Home Buyers, Money and Mortgage Pre-Approval vs. Pre-Qualification
Which One is More Important?
Before you start house hunting, you'll want to pre-qualify or be pre-approved for a mortgage. While both are extremely important, many home buyers do not know the difference between these two key steps. Read on to learn what pre-approvals and pre-qualifications are and how they can impact your home buying transaction.
What is Pre-Qualification?
As a first step, pre-qualification delivers your financial profile to the lender to estimate how much you can expect to receive. This will include all your debt, income, and assets. Although pre-qualifications are quick, they do not include your credit report or an analysis of your ability to purchase a home. A lender will review your available mortgage options and help you decide which one best fits your financial needs. Pre-qualification letters are required when you want to make an official offer on a home. This verifies that you can enter into a contract with the seller.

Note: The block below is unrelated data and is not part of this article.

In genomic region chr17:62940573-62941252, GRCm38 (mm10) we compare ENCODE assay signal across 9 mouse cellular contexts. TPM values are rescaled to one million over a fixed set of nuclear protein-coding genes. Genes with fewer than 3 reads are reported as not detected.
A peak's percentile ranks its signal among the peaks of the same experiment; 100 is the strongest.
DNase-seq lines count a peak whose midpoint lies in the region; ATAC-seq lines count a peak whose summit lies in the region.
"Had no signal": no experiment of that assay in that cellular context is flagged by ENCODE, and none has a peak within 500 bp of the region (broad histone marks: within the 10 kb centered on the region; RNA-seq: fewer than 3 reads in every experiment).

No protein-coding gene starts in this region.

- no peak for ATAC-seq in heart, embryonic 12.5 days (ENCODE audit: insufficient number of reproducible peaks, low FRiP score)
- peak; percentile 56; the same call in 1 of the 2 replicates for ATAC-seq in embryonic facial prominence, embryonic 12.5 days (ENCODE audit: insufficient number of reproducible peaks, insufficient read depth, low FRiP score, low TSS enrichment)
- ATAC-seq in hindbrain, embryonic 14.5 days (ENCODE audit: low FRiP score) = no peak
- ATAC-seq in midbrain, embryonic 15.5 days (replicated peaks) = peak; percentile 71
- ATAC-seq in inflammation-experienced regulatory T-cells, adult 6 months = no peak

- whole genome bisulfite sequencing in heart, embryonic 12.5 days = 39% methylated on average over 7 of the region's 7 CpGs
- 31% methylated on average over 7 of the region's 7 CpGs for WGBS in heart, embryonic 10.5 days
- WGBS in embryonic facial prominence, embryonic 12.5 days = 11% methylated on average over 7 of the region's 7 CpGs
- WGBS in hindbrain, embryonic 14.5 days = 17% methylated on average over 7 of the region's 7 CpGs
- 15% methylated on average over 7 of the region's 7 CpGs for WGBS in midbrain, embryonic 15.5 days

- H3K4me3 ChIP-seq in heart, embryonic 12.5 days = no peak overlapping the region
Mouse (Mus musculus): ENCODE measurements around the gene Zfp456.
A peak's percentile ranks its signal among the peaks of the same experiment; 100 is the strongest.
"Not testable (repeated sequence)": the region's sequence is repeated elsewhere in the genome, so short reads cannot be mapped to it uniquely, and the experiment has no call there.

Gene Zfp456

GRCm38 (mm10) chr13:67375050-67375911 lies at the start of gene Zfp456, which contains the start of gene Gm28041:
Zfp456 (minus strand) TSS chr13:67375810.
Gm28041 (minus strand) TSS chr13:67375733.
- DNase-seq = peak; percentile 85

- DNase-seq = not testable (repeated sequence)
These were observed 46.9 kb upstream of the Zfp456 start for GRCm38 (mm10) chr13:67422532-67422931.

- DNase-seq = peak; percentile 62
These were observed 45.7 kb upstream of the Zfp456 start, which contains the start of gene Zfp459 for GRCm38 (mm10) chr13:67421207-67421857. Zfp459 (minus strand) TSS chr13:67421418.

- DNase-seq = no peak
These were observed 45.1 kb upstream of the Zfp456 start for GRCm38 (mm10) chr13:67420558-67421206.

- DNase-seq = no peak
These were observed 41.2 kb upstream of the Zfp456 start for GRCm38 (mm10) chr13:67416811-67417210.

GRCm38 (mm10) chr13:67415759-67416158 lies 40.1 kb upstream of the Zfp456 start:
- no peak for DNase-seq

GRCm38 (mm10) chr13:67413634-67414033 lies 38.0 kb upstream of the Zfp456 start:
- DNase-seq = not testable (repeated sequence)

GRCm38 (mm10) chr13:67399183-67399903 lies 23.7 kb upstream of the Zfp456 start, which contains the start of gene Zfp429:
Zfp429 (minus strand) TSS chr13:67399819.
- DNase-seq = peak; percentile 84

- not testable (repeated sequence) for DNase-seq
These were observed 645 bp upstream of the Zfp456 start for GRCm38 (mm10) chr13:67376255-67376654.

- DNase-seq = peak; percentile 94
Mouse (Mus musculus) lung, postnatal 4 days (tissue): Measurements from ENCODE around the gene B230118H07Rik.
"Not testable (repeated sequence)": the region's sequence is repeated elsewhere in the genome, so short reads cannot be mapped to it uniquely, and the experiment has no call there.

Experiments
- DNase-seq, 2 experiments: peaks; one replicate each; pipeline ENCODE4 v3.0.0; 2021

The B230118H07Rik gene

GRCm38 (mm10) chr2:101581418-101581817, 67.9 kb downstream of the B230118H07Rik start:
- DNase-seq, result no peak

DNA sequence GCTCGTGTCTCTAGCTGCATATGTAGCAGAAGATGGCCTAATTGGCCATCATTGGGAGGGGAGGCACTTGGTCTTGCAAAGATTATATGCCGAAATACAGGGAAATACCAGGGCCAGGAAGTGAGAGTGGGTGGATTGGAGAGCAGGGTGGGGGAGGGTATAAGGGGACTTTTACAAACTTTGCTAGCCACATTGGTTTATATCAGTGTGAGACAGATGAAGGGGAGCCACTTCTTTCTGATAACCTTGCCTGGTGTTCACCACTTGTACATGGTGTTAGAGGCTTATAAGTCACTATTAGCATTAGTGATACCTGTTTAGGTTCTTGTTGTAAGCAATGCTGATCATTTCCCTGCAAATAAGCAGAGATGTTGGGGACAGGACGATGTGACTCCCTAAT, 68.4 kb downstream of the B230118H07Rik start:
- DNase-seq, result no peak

What is Pre-Approval?
While a pre-qualification shows your ability to borrow, a pre-approval is a more definitive process. In order to receive pre-approval, you must complete an official mortgage application and supply your lender with the documentation needed to perform a thorough credit and financial background check. Your lender will then offer a pre-approval letter up to a specified amount, which will give you a price window for homes. A pre-approval lets the seller know that you are willing to submit a serious offer.
How Are They Similar?
Home buyers often get confused by pre-qualifications and pre-approvals because they have similar attributes, they both:
- Estimate the loan amount that you will likely qualify for.
- Show sellers that you’re a serious contender when submitting your offer.
- Help your offer stand out in competitive real estate markets.
- Do not guarantee a loan from the lender.
How Are They Different?
Pre-qualification is often seen as the first step in the mortgage process, followed by pre-approval. Pre-qualification doesn’t always require documentation, but pre-approval does, as well as verification of your income, assets, and debts.
What Happens After I Receive Pre-Approval?
Once you receive pre-approval, you are free to shop for a home. Your lender will receive copies of all necessary documentation as part of the full underwriting process when your offer is accepted. A home appraisal will be conducted to determine the home's true value. Then, a bank will conduct the final step in the home transaction, a loan commitment. Your income and credit will be checked again to ensure that nothing has changed since the initial approval, so do not make any large purchases.